Winter note from Dr. Siegfried
As I reflect on my first full year here at the University of Florida, I realize how much I have learned and more importantly, how much I still don’t know! Having been through one complete cycle of the academic year, things should start becoming familiar but I still run into an interesting new situation almost weekly. Between hiring 10 new faculty, traveling to 10 different REC’s, hosting IFAS administrators and stakeholders for our departmental review, participating in the International Congress of Entomology, and learning about biotype Q whiteflies, Zika transmission, New World screwworms and Old World bollworms, it has been an interesting and busy year!
I have enjoyed my visits and interactions around the state and look forward to another year of getting to know our faculty, staff and students both here in Gainesville and at REC’s as well as from our partnering institutions. Every time I attend an event or travel somewhere new, it seems that there is another entomologist or nematologist that I am meeting for the first time.
I have also come to appreciate the diversity of our state, our Institute, and especially our human resources. We should take pride in the amazing group of faculty, students, and staff dedicated to developing new knowledge and to providing solutions to nematological and entomological problems, and to the students we have the privilege to teach. We are fortunate to have a department with a global perspective that respects diversity and inclusion, and that allows us to be part of a community that makes our department a great place to work and a welcoming environment to learn. Given the divisiveness of recent months, I think we should join UF President Fuchs (click here to read Dr. Fuchs' letter to UF community) in affirming our individual and collective commitment to listening to perspectives that differ from our own, and striving to improve the lives of all people. These are simple messages and goals that we should all be able to support as we continue to respect the people we work with and serve.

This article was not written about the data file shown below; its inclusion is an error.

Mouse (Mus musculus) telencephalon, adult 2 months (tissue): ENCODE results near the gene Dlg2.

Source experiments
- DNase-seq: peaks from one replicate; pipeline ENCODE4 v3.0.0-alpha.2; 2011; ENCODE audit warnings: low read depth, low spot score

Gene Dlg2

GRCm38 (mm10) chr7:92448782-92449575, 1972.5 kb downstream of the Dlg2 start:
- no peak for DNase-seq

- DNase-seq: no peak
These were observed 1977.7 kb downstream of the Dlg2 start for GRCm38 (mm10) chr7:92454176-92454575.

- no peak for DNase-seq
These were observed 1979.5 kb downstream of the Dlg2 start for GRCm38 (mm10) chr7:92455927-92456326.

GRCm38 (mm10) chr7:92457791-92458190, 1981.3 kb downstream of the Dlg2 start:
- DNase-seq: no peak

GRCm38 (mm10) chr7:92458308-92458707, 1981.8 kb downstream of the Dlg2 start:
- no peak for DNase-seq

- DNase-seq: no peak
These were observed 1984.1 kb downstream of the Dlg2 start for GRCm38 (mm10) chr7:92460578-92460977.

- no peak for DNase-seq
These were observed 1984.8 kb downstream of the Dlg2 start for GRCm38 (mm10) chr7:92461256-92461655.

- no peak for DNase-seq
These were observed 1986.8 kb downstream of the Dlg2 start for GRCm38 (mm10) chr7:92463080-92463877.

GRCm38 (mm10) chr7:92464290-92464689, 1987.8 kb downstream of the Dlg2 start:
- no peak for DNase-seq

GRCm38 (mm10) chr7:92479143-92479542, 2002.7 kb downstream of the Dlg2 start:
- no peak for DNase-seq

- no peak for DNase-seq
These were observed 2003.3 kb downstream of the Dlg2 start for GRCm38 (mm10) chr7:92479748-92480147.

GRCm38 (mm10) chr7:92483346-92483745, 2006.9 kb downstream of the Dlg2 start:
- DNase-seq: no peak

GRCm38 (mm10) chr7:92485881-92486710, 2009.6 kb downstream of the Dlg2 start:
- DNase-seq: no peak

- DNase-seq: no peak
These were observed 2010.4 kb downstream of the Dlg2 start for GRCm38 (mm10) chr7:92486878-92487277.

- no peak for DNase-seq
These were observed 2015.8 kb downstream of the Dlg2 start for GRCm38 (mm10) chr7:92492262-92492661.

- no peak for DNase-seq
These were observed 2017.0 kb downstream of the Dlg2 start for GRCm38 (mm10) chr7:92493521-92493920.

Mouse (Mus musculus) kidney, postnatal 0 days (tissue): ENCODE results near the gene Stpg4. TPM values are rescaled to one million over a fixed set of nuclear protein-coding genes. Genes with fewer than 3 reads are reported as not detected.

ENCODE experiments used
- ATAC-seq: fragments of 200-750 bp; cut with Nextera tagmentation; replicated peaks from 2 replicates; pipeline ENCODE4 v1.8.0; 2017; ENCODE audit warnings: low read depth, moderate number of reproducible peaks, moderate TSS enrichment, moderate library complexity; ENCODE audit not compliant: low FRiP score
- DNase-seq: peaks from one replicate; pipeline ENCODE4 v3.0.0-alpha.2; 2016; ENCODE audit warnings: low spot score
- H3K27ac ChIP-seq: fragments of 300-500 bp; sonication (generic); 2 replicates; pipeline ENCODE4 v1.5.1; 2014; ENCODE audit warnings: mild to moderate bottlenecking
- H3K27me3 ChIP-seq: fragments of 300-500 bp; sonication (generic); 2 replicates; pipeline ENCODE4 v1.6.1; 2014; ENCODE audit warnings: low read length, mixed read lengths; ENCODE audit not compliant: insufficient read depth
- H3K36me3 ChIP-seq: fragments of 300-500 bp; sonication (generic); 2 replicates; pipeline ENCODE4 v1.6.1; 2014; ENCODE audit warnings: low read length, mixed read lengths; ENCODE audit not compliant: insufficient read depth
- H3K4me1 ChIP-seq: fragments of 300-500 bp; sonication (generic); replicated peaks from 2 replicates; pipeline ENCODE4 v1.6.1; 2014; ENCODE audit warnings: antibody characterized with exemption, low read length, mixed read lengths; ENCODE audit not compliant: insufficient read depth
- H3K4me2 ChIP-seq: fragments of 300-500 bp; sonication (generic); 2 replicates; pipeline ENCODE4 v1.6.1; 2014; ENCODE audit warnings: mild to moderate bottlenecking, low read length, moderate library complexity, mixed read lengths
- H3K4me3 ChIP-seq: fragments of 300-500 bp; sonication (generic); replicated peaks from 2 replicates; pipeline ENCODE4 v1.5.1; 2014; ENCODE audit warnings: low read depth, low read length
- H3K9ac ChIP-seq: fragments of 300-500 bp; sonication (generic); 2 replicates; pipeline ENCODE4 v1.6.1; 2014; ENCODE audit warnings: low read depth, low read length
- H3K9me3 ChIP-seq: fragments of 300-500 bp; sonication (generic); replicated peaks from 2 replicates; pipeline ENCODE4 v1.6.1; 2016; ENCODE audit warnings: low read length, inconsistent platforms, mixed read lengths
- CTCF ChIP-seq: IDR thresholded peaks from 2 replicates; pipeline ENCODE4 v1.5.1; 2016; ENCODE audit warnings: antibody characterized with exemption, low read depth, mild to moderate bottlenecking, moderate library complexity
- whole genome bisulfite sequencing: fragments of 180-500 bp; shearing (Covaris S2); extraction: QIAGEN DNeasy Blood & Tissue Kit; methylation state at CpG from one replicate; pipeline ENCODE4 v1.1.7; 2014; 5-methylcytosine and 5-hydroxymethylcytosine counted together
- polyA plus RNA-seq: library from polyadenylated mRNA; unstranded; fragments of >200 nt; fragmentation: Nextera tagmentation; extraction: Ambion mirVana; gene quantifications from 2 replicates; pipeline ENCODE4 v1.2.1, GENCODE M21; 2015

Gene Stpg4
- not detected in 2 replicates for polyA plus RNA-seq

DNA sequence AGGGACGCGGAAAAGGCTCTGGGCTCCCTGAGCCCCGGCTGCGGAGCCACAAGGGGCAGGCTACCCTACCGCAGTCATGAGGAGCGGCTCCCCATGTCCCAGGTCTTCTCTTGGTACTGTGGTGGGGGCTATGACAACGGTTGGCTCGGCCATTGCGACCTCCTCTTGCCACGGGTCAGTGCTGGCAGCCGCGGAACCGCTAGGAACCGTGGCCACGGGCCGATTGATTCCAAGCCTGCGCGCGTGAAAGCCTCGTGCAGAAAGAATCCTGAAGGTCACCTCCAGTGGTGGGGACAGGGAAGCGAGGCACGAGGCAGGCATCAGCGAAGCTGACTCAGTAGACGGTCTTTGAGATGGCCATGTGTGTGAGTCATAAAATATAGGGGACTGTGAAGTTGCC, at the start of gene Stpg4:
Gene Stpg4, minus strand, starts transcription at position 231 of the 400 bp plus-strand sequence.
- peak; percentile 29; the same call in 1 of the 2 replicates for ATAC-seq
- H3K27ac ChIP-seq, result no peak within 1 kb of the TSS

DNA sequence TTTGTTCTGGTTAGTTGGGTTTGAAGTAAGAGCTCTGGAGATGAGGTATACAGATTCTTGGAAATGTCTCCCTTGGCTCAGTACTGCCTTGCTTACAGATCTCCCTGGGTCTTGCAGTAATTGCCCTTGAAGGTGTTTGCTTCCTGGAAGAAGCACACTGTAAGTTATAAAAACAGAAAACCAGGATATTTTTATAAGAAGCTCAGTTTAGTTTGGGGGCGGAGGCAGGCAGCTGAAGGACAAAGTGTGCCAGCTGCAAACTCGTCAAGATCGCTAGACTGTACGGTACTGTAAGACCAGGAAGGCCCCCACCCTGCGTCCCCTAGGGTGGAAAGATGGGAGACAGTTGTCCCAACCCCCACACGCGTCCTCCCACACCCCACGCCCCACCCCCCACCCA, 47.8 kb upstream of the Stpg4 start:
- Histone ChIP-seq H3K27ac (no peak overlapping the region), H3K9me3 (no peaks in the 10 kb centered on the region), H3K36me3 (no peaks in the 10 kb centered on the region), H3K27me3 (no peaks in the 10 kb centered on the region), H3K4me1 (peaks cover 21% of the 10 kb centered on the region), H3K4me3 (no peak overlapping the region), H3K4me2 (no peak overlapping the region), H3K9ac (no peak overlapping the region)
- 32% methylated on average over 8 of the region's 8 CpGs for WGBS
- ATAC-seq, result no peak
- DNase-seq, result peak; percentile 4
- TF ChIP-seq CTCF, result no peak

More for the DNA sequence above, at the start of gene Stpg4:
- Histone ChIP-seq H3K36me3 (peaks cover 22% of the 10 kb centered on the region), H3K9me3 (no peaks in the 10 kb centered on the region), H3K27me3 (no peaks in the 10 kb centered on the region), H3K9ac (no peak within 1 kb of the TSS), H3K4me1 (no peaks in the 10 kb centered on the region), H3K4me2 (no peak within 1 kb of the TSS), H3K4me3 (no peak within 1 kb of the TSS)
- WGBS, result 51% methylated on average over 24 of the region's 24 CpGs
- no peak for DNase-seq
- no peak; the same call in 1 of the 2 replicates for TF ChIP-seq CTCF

As the year comes to a close and we begin to look forward to semester break, I hope your travels are safe and that you all find time to catch your breath, relax and enjoy the company of family and friends. As always, it is our differences that make us stronger and that allow us to grow from interacting with each other. Thanks to all for the unique contributions you provide!
2017 Early Career Seed Funding for faculty in Entomology & Nematology are:
Author: Dr. Brian Bahder
Unit: Entomology & Nematology/Ft. Lauderdale REC
Title: Potential insect vectors and genetic diversity of palm-infecting phytoplasmas in the Caribbean basin
Research Funding: $50,000
Author: Dr. Adam Dale
Unit: Entomology & Nematology/Campus
Title: The effects of turfgrass diversity on arthropod pests and biological control in urban landscapes
Research Funding: $50,000
Author: Dr. Justin Renkema
Unit: Entomology & Nematology/Gulf Coast REC
Title: Developing molecular tools to determine impacts of beneficial invertebrates in Florida small fruit agroecosystems
Research Funding: $49,998
Dr. Xavier Martini (North Florida Research and Education Center) was invited for a seminar on redbay ambrosia beetle and laurel wilt at the Florida A&M University November 29th .
Dr. Tesfa Mengistu travelled to Belgium to attend a Ph.D. defense of Dr. Awol Seid. Dr. Mengistu was his co-advisor of the research project titled Biodiversity of root-knot nematodes associated with tomato and characterization and screening of tomato genotypes against Meloidogyne species from Ethiopia. This Ph.D. research project was funded by the Belgian government for four years.
The Nov 2016 expedition to Paraguay by Dr. John Heppner (McGuire Center) resulted in many new records and undoubted new species of moths. This was the first entomological expedition under cooperation between McGuire Center and UF with the Museo de Historia Natural de Paraguay in Asuncion.
ABOVE: Each Fall Dr. Andrea Lucky hosts a Collections Grading Party for entomologists to share their expertise and assist in identifying the insects in student collections from Insect Classification (ENY 4161 / 6166). This year’s event on Nov 30th was well attended, with more than a dozen participants from the department, the McGuire Center, DPI and the FSCA. Attendees included: Lyle Buss, Conrad Gillette, Susan Halbert, James Haydon, Jiri Hulcr, Akito Kawahara, Oliver Keller, David Plotkin, Eric Rodriguez, Marc Rothschild, Blair Siegfried, Paul Skelley, Gary Steck, Elijah Talamas and Felipe Soto-Adames. (photo by Andrea Lucky).